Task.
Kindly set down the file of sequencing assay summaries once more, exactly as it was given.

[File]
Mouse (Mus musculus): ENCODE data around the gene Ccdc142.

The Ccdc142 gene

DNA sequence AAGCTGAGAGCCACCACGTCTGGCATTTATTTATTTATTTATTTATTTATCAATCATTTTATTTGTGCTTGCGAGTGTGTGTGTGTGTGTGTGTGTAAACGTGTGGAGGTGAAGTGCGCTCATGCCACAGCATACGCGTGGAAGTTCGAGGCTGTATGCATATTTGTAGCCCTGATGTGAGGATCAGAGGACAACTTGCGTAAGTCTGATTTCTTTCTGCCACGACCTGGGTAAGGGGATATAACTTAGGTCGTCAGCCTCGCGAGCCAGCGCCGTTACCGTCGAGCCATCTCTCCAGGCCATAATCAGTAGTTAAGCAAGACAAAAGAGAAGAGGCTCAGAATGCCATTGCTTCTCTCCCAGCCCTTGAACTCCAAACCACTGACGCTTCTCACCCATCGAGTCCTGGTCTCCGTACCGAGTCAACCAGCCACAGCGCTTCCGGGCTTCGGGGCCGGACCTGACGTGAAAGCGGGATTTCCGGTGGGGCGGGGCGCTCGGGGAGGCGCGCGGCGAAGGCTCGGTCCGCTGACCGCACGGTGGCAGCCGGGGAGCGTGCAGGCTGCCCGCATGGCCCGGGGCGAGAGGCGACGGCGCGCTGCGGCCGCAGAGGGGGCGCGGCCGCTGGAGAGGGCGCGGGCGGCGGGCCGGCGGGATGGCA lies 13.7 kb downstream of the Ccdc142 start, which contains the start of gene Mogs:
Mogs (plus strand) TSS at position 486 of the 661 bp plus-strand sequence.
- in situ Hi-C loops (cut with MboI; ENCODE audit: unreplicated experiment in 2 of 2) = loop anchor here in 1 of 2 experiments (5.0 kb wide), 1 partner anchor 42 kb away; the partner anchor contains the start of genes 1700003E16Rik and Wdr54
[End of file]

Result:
Mouse (Mus musculus): ENCODE data around the gene Ccdc142.

The Ccdc142 gene

DNA sequence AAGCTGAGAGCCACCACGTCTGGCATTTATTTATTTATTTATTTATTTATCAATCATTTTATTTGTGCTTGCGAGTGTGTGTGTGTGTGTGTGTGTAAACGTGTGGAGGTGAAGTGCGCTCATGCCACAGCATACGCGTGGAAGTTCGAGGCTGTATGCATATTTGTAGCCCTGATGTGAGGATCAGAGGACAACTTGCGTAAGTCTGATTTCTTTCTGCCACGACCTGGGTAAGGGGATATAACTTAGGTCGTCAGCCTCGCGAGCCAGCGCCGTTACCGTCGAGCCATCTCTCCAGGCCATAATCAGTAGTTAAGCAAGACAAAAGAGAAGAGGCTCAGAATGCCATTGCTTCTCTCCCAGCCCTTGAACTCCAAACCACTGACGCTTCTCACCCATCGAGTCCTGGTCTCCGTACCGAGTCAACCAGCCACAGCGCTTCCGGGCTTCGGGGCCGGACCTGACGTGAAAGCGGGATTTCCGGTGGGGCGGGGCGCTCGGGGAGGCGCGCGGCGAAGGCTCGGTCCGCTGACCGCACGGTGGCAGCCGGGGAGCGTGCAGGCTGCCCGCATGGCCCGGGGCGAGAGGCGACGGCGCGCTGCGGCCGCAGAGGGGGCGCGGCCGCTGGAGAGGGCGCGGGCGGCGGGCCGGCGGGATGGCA lies 13.7 kb downstream of the Ccdc142 start, which contains the start of gene Mogs:
Mogs (plus strand) TSS at position 486 of the 661 bp plus-strand sequence.
- in situ Hi-C loops (cut with MboI; ENCODE audit: unreplicated experiment in 2 of 2) = loop anchor here in 1 of 2 experiments (5.0 kb wide), 1 partner anchor 42 kb away; the partner anchor contains the start of genes 1700003E16Rik and Wdr54